Mike over at ToP has a post up which you can read here in which he talks about missing photography.
Now, to be fair, Mike is in a business. He writes about photography for a living, online, and that basically means that he has to bend a knee now and then to the gearhead. If you want clicks, you gotta talk about equipment, toys, software. But, Mike is talking about something that's more generally applicable. If you feel sometimes like Mike, my advice is: Just Stop.
You don't have to buy a new camera, a new Pocket Wizard, a new strap. You don't even have to know about these things. You don't have to read about this things (unless, like Mike, you write about photography for an online audience, for money).
In fact, it's harmful to spend much effort on these things. You can spend 6 months "mastering" a new thing, only to find that for your kind of photography, what you really need is a few more cross-type focus points, so, damn it, now you have to buy the new new thing and spend six months mastering that.
You don't have to. People used to manual focus the things you "need" the better auto-focus module for, you can probably make the thing you just bought work.
You don't even have to "master" the thing you have now. You only, really, need to find one or two ways to use it that are good enough for whatever pictures you want to take. I own an 8 year old bottom of the line Nikon, and I still don't know half of what it does, and I don't care. I spent some time drinking with an award winning photojournalist who worked with a "Canon 1-something, I dunno what" that he used exclusively in manual. He knew one way to make it work for him, and that was enough.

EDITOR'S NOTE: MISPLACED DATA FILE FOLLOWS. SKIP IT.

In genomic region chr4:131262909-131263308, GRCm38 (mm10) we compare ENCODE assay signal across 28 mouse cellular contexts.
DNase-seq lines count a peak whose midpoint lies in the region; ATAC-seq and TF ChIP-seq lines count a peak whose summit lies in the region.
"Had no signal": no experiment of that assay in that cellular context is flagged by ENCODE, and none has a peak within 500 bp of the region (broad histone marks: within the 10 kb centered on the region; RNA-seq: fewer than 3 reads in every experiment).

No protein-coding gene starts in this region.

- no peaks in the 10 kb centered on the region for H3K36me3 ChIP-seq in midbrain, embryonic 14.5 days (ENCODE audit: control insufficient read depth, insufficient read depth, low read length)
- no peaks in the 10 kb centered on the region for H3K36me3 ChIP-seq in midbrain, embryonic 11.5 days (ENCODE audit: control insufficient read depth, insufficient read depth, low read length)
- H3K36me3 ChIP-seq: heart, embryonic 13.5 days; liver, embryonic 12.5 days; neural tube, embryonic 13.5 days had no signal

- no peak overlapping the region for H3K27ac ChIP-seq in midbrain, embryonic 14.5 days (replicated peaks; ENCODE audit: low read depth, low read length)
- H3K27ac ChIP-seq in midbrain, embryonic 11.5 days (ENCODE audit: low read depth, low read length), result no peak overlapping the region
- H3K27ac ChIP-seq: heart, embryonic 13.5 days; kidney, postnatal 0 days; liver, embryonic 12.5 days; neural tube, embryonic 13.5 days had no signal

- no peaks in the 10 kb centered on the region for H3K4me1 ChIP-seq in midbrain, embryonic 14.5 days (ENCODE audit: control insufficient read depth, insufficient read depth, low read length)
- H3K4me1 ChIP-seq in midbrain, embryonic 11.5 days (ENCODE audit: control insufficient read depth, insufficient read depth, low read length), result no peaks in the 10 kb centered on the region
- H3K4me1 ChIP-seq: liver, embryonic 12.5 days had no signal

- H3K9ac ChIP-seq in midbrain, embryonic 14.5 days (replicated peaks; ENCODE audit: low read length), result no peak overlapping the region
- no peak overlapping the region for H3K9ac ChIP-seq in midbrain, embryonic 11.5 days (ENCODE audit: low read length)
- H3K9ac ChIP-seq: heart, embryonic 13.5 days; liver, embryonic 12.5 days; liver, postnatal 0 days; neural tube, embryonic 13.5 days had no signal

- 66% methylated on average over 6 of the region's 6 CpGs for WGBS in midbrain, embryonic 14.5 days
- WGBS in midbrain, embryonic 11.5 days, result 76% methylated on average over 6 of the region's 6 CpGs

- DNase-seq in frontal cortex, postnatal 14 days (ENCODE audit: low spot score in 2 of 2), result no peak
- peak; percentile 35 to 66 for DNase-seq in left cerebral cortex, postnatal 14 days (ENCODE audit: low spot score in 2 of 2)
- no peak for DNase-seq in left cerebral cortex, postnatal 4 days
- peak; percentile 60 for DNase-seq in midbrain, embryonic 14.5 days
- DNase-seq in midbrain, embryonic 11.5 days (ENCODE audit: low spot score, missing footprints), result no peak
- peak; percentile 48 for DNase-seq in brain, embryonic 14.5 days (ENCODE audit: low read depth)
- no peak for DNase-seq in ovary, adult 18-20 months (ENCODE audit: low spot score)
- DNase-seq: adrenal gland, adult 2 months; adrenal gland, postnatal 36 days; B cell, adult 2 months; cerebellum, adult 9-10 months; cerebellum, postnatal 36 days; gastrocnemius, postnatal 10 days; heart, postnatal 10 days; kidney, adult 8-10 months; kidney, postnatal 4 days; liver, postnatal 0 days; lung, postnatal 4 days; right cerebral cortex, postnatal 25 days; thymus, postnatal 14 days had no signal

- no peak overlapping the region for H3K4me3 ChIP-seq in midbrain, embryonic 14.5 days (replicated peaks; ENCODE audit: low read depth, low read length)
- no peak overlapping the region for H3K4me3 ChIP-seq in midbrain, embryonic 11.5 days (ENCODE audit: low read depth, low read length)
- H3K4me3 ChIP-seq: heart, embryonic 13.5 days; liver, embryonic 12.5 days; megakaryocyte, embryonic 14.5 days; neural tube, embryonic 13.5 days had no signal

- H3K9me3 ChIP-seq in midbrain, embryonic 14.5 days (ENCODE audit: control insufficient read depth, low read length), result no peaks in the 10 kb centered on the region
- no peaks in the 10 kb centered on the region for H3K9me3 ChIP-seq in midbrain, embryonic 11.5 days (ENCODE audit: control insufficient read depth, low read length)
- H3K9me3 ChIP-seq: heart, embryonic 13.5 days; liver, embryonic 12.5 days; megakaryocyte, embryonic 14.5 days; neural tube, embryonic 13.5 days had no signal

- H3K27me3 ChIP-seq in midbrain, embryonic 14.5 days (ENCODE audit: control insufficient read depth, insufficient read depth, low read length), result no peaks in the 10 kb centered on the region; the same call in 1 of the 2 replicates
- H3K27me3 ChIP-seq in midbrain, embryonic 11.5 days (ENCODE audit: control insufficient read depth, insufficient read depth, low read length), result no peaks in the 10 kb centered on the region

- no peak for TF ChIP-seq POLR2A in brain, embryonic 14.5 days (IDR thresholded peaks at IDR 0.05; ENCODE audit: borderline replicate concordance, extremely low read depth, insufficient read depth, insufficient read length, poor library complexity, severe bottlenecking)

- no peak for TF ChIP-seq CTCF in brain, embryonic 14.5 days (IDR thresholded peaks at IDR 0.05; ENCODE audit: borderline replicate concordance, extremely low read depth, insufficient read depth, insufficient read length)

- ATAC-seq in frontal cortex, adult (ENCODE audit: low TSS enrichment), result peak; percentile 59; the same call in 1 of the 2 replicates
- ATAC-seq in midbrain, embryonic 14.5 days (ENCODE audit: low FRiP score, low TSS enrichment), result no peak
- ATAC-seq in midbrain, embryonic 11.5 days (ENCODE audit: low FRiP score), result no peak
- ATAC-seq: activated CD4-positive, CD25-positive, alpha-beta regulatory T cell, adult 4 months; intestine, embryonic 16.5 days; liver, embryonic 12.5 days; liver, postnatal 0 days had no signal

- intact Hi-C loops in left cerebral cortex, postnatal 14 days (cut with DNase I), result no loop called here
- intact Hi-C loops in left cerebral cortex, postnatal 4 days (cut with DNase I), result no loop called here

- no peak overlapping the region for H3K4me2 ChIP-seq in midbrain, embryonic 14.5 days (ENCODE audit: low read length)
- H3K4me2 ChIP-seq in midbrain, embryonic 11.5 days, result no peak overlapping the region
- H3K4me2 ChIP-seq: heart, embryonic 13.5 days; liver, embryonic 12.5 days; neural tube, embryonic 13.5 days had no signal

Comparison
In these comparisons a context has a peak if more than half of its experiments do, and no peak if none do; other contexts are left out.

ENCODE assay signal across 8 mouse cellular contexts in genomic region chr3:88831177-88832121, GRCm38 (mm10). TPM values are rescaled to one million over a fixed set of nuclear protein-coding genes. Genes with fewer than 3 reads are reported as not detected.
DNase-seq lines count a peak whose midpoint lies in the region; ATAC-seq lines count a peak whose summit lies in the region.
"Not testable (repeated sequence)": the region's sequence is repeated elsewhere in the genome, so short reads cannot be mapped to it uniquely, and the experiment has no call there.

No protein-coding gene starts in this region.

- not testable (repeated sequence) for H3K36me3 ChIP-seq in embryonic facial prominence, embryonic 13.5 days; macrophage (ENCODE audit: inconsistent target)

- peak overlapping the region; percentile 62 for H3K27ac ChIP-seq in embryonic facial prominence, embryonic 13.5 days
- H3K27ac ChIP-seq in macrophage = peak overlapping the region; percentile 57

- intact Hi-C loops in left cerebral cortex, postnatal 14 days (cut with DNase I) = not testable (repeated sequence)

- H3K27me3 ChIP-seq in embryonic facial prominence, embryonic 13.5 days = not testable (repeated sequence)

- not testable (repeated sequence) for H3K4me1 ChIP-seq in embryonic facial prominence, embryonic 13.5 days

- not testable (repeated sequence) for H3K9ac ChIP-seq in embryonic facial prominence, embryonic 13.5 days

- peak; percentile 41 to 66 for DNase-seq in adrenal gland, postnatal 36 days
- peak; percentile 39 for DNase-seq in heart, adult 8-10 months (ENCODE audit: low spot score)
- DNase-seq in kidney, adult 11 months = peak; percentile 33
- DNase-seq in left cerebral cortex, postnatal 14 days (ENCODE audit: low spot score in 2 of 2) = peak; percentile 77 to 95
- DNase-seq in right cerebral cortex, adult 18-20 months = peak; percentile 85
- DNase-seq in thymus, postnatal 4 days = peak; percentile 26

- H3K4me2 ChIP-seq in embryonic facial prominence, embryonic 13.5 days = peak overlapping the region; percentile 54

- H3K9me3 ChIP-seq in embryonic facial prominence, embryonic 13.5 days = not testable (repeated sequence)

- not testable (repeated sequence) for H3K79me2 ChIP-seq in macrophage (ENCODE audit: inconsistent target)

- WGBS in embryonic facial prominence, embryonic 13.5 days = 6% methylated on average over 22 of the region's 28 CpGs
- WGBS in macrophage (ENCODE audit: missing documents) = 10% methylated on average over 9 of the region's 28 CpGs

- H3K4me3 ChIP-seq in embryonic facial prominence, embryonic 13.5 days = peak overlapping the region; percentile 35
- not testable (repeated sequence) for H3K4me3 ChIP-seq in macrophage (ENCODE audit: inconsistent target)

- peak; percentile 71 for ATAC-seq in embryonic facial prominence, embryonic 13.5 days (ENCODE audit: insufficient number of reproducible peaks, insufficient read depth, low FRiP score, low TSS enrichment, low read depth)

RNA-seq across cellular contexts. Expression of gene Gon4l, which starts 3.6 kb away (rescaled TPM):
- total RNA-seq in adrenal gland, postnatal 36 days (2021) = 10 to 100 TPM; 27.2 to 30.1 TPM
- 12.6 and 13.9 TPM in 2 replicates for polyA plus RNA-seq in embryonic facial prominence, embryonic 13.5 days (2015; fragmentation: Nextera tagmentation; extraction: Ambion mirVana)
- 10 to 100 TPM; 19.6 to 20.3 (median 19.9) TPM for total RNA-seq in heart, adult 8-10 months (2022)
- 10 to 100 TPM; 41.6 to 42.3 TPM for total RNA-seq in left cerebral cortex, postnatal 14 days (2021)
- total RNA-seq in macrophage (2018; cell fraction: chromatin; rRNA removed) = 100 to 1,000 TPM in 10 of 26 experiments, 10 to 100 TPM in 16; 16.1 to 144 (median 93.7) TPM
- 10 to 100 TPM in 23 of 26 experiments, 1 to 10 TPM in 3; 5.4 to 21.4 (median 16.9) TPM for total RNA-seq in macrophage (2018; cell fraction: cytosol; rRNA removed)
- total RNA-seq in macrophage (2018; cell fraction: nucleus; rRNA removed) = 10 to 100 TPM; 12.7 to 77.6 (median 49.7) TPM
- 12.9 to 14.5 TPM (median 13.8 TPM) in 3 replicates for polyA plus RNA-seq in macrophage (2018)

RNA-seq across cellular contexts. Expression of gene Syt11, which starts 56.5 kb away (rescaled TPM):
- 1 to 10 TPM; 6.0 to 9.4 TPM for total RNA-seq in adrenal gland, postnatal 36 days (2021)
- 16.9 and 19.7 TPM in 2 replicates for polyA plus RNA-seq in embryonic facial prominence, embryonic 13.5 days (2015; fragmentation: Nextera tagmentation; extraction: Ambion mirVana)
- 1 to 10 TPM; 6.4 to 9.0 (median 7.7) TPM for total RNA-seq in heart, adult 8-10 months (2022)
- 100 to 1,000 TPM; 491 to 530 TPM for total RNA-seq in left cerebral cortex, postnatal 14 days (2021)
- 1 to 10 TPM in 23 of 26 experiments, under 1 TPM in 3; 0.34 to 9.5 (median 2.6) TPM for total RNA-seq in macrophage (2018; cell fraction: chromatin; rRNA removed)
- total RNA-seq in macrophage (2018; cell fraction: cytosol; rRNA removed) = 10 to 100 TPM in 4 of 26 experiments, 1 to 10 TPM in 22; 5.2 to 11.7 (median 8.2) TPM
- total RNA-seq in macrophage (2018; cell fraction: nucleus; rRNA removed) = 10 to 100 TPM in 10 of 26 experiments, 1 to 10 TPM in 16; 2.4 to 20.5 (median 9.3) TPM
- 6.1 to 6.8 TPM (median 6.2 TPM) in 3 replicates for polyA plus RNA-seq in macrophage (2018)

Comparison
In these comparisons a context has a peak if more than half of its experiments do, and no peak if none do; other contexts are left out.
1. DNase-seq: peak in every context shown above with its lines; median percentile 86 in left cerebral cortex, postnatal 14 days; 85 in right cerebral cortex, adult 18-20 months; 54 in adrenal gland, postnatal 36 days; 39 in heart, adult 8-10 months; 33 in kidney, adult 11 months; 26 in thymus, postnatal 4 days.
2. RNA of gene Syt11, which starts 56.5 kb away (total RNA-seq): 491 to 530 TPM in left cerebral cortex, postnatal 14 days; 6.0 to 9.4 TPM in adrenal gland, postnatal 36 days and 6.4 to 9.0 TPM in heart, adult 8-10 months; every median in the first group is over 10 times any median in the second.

Time spent reading reviews, time spent monkeying around inside your camera's manual, time spent "testing" and "mastering" this feature and that, this is all time spent not taking the pictures you want to take. It's just a distraction. Just Stop It.
Now, distractions are not all bad. Sometimes we need a mental break, something fun to do to take our mind off the problem at hand. Maybe dorking around with metering modes is a good way to free your unconscious for an afternoon. Ok, fair enough. Maybe you'll even learn a useful thing, maybe not. Maybe you really do want to make something that requires a different camera or a different lens, in which case a little research would fit in.
The people who do really good work are, as often as not, almost but not quite completely stopped on the gear acquisition train. Every now and then they add something new to the quiver, but mostly they're working with what they've got and have been for years. There are exceptions, of course. A few really capable people are also gear buying maniacs, and a few haven't budged since 1962. Most, though, move very slowly and surely through the acquisition of new (or old) tools and methods. A sort of peripheral vision, keeping tabs on what's out there, what's possible, but without too much interest. A little testing now and then, and, more rarely, a new tool taken up.
Ming Thein and Kirk Tuck both talk about "sufficiency." The latter is currently on a journey in which he appears to be learning that "sufficiency" is available on a much larger collection of cameras than is commonly thought. God damn near all of them, I'm starting to think. Thein has somewhat different ideas.
Me, I think that "sufficiency" can be found with god damn near all of them.
There was an obnoxious asshole I ran across once (no, not me, not this time) who explained that you don't actually need a billion millimeter lens for shooting, say, wild birds. At least not if you work at it. He showed off some startling pictures of small birds taken with a 50mm lens. He's just worked out how to get Really Close. He may have been obnoxious and stupid, but that single remark was worth the price of admission. You can do a lot more with the gear you have than you think, if you just work at it harder.